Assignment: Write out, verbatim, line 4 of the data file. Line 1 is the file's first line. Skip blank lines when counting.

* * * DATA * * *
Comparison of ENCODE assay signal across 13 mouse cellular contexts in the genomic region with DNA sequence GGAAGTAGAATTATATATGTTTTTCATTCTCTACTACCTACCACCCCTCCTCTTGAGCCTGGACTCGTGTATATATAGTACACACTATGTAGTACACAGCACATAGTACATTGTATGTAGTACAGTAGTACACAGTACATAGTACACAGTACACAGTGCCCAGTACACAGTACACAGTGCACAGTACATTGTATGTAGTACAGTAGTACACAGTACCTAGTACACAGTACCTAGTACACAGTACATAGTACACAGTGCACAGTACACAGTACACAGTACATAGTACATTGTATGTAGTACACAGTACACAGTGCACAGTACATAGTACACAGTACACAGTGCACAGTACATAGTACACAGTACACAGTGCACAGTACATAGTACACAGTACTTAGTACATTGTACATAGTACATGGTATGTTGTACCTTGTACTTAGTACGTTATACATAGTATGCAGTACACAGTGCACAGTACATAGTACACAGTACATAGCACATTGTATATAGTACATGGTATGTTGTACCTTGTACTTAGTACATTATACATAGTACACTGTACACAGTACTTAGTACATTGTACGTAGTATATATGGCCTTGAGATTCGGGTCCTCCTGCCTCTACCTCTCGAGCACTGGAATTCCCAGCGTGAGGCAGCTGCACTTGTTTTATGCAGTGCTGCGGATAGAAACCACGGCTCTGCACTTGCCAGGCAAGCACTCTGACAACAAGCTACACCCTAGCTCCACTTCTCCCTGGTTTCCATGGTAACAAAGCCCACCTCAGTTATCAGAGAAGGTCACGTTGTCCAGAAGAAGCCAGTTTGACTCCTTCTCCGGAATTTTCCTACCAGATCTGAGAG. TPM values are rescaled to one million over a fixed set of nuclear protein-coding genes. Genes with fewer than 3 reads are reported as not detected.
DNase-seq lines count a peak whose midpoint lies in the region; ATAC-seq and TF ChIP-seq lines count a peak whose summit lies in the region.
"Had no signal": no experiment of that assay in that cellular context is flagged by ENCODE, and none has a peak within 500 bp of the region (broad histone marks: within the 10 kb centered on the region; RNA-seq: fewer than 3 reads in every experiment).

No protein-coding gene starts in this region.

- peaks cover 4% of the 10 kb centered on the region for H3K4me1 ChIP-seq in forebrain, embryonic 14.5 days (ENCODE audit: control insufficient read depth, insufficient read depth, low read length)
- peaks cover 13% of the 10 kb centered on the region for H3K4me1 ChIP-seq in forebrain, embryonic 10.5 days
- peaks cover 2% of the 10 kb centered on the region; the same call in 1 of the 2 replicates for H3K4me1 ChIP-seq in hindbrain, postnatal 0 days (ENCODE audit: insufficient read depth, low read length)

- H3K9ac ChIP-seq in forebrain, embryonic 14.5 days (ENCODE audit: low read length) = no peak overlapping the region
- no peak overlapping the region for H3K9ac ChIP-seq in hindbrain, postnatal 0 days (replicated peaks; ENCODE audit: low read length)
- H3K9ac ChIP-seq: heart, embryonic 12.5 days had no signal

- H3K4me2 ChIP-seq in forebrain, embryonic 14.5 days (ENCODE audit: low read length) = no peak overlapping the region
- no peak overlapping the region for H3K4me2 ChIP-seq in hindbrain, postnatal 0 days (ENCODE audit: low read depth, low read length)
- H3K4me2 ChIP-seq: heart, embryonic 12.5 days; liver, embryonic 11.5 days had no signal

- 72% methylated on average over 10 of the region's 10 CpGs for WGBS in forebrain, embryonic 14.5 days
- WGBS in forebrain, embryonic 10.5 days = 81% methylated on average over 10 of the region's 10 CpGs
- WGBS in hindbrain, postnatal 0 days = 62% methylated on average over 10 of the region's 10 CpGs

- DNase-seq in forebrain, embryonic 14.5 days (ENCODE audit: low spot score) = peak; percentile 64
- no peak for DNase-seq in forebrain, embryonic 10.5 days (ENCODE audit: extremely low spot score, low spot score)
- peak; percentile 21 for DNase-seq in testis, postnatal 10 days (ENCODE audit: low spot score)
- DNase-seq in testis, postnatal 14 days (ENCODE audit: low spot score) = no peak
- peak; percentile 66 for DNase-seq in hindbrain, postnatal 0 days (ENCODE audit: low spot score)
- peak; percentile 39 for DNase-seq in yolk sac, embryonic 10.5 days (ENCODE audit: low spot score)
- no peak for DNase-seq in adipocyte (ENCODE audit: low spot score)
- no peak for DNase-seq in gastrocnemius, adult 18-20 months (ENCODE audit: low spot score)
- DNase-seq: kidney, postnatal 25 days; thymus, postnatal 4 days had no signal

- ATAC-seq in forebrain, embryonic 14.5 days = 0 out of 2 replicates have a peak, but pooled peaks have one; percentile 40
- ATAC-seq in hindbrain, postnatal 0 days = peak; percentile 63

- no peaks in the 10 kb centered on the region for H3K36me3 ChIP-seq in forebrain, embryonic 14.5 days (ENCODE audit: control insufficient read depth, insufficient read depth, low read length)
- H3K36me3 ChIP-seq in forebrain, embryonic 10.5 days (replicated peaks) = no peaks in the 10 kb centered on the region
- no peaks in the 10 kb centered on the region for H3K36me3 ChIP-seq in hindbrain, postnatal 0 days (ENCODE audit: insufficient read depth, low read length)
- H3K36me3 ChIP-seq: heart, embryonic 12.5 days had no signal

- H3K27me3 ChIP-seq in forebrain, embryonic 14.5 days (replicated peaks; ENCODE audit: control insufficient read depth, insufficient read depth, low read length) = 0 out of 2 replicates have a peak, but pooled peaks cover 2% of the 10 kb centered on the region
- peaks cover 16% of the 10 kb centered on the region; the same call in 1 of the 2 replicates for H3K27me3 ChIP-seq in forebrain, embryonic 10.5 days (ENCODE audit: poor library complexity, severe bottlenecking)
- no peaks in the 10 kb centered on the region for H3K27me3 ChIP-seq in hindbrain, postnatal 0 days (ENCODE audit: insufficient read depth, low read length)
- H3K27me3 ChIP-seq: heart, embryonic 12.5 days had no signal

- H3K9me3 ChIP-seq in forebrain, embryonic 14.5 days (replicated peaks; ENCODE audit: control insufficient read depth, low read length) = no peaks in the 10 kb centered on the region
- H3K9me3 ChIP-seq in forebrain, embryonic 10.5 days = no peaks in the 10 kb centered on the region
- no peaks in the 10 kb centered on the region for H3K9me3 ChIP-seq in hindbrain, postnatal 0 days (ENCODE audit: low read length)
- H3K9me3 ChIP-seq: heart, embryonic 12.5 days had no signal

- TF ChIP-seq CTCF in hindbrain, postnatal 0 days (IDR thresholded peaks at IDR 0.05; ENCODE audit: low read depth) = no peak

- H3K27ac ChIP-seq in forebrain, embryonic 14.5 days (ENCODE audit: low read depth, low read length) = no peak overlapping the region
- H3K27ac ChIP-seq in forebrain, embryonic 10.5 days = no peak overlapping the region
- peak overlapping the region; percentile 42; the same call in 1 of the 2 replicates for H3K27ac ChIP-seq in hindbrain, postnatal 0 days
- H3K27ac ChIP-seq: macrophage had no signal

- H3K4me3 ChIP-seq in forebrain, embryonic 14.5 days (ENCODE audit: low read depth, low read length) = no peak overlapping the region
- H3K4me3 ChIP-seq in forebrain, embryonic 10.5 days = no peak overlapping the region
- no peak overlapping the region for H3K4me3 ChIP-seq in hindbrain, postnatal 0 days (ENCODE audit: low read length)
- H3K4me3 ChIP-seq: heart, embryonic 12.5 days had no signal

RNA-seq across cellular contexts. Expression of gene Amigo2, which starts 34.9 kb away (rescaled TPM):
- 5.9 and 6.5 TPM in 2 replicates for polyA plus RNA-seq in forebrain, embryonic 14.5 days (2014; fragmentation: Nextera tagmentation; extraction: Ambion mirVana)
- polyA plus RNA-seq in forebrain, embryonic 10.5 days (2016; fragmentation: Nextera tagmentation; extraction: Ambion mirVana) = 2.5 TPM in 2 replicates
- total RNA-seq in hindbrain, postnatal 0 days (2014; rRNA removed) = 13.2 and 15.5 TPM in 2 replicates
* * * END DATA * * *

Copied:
No protein-coding gene starts in this region.